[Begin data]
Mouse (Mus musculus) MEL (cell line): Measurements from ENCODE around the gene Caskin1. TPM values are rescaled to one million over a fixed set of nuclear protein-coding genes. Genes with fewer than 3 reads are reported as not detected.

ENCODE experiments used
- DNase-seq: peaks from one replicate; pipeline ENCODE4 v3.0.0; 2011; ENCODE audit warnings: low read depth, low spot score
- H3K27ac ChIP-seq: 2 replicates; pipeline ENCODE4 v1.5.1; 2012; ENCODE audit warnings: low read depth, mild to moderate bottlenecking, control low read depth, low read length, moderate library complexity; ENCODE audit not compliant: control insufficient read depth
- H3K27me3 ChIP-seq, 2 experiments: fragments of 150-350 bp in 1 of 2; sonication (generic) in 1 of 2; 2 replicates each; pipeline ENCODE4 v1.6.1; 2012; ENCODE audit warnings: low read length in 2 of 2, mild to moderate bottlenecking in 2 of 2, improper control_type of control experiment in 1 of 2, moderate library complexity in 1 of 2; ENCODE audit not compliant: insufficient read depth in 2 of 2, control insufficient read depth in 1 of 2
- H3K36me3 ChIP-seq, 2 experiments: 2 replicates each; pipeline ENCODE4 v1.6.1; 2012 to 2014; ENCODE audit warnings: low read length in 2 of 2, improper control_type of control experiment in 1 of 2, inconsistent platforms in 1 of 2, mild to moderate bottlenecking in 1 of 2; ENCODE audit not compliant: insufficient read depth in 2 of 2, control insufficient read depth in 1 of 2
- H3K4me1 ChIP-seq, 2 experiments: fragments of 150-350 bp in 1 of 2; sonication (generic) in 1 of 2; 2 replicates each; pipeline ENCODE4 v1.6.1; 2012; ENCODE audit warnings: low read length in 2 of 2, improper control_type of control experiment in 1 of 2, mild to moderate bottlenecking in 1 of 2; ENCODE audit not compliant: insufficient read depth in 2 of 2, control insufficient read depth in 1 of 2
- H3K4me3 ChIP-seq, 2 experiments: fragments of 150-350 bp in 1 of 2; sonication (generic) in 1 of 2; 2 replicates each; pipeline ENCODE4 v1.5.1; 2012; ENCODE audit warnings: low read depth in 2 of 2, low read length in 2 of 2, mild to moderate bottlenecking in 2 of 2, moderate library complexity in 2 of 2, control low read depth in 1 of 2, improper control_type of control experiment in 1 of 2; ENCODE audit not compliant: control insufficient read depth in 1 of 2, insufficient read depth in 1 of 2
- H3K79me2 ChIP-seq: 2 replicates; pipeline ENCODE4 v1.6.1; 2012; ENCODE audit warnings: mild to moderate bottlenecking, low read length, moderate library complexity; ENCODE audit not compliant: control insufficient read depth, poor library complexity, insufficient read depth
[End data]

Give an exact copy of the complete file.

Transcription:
Mouse (Mus musculus) MEL (cell line): Measurements from ENCODE around the gene Caskin1. TPM values are rescaled to one million over a fixed set of nuclear protein-coding genes. Genes with fewer than 3 reads are reported as not detected.

ENCODE experiments used
- DNase-seq: peaks from one replicate; pipeline ENCODE4 v3.0.0; 2011; ENCODE audit warnings: low read depth, low spot score
- H3K27ac ChIP-seq: 2 replicates; pipeline ENCODE4 v1.5.1; 2012; ENCODE audit warnings: low read depth, mild to moderate bottlenecking, control low read depth, low read length, moderate library complexity; ENCODE audit not compliant: control insufficient read depth
- H3K27me3 ChIP-seq, 2 experiments: fragments of 150-350 bp in 1 of 2; sonication (generic) in 1 of 2; 2 replicates each; pipeline ENCODE4 v1.6.1; 2012; ENCODE audit warnings: low read length in 2 of 2, mild to moderate bottlenecking in 2 of 2, improper control_type of control experiment in 1 of 2, moderate library complexity in 1 of 2; ENCODE audit not compliant: insufficient read depth in 2 of 2, control insufficient read depth in 1 of 2
- H3K36me3 ChIP-seq, 2 experiments: 2 replicates each; pipeline ENCODE4 v1.6.1; 2012 to 2014; ENCODE audit warnings: low read length in 2 of 2, improper control_type of control experiment in 1 of 2, inconsistent platforms in 1 of 2, mild to moderate bottlenecking in 1 of 2; ENCODE audit not compliant: insufficient read depth in 2 of 2, control insufficient read depth in 1 of 2
- H3K4me1 ChIP-seq, 2 experiments: fragments of 150-350 bp in 1 of 2; sonication (generic) in 1 of 2; 2 replicates each; pipeline ENCODE4 v1.6.1; 2012; ENCODE audit warnings: low read length in 2 of 2, improper control_type of control experiment in 1 of 2, mild to moderate bottlenecking in 1 of 2; ENCODE audit not compliant: insufficient read depth in 2 of 2, control insufficient read depth in 1 of 2
- H3K4me3 ChIP-seq, 2 experiments: fragments of 150-350 bp in 1 of 2; sonication (generic) in 1 of 2; 2 replicates each; pipeline ENCODE4 v1.5.1; 2012; ENCODE audit warnings: low read depth in 2 of 2, low read length in 2 of 2, mild to moderate bottlenecking in 2 of 2, moderate library complexity in 2 of 2, control low read depth in 1 of 2, improper control_type of control experiment in 1 of 2; ENCODE audit not compliant: control insufficient read depth in 1 of 2, insufficient read depth in 1 of 2
- H3K79me2 ChIP-seq: 2 replicates; pipeline ENCODE4 v1.6.1; 2012; ENCODE audit warnings: mild to moderate bottlenecking, low read length, moderate library complexity; ENCODE audit not compliant: control insufficient read depth, poor library complexity, insufficient read depth